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    Adipocytokines: Are They the Theory of Cancer Progression?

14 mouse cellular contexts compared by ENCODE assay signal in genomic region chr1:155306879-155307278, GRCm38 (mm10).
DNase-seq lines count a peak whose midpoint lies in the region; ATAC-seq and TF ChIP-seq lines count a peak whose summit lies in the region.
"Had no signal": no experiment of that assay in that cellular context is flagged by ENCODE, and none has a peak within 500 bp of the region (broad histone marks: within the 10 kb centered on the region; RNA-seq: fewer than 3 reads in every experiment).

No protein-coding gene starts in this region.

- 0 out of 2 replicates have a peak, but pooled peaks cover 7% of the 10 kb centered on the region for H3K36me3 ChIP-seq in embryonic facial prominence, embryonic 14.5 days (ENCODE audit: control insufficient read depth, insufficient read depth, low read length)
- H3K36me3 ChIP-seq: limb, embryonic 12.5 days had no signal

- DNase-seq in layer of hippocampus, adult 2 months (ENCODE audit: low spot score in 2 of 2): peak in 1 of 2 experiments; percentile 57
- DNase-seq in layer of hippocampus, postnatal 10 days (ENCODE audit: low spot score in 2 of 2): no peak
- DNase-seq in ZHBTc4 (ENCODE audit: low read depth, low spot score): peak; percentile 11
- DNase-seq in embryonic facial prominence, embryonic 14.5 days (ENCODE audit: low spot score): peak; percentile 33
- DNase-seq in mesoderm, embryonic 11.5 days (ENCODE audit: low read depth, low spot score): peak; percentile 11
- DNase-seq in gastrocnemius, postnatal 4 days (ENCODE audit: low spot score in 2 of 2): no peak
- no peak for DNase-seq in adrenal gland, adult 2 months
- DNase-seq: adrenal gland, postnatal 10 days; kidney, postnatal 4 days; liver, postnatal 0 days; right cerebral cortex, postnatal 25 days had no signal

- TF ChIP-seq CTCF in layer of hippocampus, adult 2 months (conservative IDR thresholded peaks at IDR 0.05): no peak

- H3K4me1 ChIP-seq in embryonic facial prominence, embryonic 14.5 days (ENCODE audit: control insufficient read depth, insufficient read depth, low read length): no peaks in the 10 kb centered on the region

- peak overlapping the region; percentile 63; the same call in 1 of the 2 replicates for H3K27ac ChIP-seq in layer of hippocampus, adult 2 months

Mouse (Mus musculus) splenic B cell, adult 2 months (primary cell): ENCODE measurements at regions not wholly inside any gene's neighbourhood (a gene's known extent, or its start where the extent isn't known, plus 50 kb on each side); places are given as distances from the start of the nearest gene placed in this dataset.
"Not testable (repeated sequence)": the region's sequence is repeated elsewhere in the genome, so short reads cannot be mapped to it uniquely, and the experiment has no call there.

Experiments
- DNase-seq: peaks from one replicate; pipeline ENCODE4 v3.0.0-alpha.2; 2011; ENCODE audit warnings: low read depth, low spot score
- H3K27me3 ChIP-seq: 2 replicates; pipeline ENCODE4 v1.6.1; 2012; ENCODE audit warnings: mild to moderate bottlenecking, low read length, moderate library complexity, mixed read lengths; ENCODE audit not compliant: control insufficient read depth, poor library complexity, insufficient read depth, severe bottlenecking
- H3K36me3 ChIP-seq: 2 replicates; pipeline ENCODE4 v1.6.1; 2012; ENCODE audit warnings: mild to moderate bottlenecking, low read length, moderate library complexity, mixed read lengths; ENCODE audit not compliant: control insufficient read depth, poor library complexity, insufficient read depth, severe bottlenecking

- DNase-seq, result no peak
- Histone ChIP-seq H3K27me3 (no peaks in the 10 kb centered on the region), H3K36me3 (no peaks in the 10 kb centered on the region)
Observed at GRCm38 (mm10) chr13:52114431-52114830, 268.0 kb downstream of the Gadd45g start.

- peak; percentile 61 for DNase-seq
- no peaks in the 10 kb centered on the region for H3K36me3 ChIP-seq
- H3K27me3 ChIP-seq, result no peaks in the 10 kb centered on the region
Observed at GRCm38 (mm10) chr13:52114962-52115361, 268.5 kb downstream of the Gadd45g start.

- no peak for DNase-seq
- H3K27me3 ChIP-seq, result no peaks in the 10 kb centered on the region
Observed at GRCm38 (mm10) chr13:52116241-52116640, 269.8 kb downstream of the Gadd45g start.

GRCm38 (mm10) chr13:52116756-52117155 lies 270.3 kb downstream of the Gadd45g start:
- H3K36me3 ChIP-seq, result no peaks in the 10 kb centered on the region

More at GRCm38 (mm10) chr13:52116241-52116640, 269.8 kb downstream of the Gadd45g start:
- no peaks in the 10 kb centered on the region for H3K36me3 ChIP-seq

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    Adipocytokines have gained significant attention in the scientific community over the past few decades. They are a family of enzymes, hormones, growth factors, proteins, and other bioactive molecules that are important regulators of many processes. Adipocytokines are predominantly produced by preadipocytes and mature adipocytes to act through a network of autocrine, paracrine, and endocrine pathways. Leptin (LEP) is the first adipocytokine discovered that has a role in modulating adiposity and has been shown to exert pleiotropic effects on many metabolic pathways through the leptin receptors (LEPRs). LEP has pro-tumoral roles; it promotes angiogenesis, proliferation, survival of tumor cells, and inhibits apoptosis. To exercise its role in tumorigenesis, LEP-LEPR signaling and epithelial-mesenchymal transitions (EMTs) play a significant role. LEP is an oncogenic factor mainly due to its proinflammatory and proangiogenic effects. In angiogenesis, LEP acts directly as an endothelial growth factor or indirectly through cellular pathways, such as STAT3/ERK1/2, JAK2/STAT3, MAPK/ERK, PI3K/AKT, p38, p53, MAPK, and Wnt/β-catenin